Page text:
2. Um... This doesn't really pertain to the sea shells, but how did you affect that water in the beach background? I've been trying like crazy to make a water-like affect (stormy seas, ponds, spouts, typhoons), but I could never get that glazed look- they all just looked like glorified, twisted paint
  3. Is there any way to somehow set this up so that it stays in the same window as the actual image? That would really help- for me, at least.
  4. Oh, I have to say I really like that one a lot- great job
  5. I haven't been on here for a while, but thanks for the smudge tool! This helps immensely!
  6. I have to say I like that orb effect- it kind of looks like a palantir.
  7. That's cool, but you could use some of the other brushes in that brush set to enhance the picture a little more- you know, add a little difference... Ah... Get me? :?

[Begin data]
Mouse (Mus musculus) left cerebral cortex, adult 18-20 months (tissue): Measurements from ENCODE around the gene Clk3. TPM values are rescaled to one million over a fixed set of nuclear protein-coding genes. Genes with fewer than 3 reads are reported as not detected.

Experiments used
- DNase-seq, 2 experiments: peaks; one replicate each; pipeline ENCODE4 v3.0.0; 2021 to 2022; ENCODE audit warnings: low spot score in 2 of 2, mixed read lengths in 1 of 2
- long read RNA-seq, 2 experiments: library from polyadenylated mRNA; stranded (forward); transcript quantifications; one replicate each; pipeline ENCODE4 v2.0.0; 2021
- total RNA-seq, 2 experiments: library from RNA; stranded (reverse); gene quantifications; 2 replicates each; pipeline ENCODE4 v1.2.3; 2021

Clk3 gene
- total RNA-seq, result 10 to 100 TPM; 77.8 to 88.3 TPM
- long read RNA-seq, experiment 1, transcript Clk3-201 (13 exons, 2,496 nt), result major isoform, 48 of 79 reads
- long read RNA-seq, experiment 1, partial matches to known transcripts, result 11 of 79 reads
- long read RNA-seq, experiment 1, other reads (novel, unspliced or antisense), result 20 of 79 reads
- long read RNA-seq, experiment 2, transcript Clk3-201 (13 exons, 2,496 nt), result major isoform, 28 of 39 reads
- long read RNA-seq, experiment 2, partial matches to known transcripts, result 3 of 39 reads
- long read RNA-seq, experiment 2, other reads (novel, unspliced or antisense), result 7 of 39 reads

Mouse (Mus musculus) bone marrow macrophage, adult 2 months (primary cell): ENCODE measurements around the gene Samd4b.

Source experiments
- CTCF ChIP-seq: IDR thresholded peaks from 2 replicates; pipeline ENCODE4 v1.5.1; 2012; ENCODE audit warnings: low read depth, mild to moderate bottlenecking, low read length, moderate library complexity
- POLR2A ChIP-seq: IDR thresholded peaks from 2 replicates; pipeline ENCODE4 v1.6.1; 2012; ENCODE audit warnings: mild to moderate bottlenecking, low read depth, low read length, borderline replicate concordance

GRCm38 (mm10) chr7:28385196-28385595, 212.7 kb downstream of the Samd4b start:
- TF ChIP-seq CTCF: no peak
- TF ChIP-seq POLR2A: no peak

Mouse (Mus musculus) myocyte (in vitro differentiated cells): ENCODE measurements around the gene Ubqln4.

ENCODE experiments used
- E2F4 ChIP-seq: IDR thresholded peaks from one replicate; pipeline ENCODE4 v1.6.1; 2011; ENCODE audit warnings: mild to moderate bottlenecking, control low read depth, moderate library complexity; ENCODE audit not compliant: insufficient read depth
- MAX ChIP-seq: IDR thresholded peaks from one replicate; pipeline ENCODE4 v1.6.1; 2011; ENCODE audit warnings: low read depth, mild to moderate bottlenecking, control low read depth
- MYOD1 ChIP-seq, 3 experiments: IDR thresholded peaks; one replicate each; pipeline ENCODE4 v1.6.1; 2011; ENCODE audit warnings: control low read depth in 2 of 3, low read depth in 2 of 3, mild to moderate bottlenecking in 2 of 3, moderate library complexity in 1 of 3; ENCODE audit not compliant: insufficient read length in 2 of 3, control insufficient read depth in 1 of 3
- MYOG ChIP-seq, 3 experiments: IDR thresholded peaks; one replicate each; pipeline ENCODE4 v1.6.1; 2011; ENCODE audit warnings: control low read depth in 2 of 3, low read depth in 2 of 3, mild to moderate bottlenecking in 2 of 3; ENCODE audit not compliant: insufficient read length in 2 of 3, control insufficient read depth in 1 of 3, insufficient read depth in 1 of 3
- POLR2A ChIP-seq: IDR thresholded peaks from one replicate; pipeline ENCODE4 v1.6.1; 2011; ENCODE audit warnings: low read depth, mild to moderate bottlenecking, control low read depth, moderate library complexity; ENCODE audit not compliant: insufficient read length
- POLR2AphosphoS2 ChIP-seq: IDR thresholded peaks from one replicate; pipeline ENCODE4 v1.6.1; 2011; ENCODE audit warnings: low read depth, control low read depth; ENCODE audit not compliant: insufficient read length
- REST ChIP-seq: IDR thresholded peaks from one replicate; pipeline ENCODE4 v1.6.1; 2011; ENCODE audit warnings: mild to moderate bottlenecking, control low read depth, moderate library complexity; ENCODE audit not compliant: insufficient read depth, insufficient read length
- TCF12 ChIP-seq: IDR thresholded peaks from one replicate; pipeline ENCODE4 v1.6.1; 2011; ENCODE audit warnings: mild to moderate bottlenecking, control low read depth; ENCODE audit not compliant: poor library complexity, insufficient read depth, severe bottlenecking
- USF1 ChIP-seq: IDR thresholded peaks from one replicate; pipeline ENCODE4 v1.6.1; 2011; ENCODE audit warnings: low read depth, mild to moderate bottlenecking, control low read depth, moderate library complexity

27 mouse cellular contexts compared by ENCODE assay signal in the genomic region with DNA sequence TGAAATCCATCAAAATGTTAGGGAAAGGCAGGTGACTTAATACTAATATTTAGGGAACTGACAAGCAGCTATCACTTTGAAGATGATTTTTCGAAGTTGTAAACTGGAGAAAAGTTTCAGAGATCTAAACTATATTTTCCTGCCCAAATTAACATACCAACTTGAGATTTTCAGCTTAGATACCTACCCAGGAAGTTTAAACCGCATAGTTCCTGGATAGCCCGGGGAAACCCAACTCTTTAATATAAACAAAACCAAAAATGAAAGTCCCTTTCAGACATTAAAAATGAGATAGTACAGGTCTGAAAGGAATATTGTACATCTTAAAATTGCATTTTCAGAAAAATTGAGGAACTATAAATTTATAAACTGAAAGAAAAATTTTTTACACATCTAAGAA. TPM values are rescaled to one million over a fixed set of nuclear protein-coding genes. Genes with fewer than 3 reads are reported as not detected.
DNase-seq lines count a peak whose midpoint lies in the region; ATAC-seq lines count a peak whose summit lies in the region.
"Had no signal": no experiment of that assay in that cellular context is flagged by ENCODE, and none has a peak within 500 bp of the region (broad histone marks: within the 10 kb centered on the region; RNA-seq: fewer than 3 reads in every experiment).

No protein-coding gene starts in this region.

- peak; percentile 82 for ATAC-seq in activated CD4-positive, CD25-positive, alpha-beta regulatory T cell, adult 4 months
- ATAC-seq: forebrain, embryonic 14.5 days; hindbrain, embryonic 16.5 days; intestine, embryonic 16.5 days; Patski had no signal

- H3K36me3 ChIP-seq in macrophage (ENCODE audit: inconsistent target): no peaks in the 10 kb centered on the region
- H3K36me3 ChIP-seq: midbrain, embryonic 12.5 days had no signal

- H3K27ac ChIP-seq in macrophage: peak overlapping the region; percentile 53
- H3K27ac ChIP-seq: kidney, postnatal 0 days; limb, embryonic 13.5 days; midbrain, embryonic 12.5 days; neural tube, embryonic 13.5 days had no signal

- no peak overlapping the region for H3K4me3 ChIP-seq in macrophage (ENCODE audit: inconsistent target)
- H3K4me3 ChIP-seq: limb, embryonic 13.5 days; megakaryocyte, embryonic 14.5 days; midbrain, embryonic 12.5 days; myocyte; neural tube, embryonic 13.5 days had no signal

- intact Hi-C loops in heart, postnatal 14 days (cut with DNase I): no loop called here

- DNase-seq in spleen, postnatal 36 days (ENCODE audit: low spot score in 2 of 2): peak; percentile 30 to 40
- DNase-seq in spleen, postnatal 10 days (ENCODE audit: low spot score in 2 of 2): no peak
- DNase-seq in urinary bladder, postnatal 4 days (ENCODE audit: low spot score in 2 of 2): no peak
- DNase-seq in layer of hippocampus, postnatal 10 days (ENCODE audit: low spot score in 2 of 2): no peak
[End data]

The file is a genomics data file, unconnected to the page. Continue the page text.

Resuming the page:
8. Holy bloody potato Topezia, those are all really great- just goes to show that just because something's free doesn't mean it can't complete with the programs you buy Wonderful job.
  9. Hey, this is a really handy plug-in, I use it a lot, and thanks a ton I just have one problem: it started running very slowly when I started compiling a lot more brushes. Why isn't there a delete option (or am I just missing it?) and is there a way to add multiple brushes at once? Currently I can only do it one at a time.
  10. Thanks a ton, I never new how to add brushes like that, and the principles here will be useful in the future, I'm sure
  11. Um, I don't know if posting in here for your first post is frowned upon or something, but I made this using the 3D render plugin and some other bloody potato. The only thing not original are the words (not the paper), which came from The Silmarillion by J.R.R. Tolkien. I think the lighting is a tad off, though.